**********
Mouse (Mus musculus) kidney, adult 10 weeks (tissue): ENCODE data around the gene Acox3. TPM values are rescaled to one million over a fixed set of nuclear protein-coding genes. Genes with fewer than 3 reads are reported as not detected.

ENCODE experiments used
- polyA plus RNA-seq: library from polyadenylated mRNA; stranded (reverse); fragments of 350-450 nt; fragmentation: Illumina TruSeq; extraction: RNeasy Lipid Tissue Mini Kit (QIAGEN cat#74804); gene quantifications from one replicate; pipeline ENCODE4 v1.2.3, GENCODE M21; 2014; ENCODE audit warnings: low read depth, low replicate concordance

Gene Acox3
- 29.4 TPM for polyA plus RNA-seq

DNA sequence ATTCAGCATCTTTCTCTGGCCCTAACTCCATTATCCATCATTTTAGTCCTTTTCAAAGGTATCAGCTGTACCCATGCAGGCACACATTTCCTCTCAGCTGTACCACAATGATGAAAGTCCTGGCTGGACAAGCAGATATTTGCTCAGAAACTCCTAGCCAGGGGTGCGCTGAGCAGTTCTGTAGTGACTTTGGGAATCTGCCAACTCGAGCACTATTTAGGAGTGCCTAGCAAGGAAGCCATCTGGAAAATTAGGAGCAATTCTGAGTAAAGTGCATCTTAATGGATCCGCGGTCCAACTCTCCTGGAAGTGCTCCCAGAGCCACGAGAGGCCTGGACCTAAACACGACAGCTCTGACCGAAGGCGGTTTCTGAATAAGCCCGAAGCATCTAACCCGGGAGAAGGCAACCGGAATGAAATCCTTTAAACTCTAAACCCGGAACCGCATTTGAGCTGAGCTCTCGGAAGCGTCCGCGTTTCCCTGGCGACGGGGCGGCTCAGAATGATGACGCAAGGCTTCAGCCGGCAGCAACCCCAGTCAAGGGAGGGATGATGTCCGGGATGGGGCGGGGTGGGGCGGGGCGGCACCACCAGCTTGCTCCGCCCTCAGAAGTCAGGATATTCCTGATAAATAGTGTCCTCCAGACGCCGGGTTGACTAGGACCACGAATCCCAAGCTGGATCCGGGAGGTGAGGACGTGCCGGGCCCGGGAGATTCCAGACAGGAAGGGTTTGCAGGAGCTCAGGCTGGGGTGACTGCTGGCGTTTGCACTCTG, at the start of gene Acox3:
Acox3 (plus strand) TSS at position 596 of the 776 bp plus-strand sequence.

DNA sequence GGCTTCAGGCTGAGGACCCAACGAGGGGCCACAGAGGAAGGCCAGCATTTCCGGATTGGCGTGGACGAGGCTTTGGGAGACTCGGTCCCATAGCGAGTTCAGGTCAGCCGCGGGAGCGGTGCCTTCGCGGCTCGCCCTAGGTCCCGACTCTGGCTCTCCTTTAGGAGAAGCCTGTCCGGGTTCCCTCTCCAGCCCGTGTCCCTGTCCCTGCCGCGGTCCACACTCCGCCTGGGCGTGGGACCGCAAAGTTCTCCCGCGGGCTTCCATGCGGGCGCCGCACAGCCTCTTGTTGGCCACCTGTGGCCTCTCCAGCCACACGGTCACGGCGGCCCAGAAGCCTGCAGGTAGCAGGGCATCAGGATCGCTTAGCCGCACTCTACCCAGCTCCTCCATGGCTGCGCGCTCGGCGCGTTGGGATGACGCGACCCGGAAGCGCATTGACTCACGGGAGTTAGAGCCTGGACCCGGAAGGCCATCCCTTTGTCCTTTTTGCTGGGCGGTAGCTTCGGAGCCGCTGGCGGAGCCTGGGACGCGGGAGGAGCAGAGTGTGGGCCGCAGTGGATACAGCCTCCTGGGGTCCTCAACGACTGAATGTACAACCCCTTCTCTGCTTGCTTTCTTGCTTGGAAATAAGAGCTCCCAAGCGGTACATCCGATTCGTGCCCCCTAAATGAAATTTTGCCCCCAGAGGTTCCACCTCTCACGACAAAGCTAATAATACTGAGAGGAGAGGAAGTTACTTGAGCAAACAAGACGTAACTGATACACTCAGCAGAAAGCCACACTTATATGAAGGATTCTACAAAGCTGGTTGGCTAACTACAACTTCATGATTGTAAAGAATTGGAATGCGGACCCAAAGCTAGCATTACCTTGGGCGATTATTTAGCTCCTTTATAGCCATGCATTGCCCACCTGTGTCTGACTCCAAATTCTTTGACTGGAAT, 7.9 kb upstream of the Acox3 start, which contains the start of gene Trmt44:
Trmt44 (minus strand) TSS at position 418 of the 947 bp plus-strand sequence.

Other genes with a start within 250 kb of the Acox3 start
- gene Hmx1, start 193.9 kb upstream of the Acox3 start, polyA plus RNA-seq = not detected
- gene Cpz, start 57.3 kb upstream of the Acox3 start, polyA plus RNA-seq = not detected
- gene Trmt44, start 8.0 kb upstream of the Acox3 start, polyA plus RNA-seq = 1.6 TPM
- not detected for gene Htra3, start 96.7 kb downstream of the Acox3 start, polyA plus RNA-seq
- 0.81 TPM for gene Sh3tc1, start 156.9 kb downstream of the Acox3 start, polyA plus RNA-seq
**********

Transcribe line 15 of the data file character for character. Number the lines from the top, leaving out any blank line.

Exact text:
- 0.81 TPM for gene Sh3tc1, start 156.9 kb downstream of the Acox3 start, polyA plus RNA-seq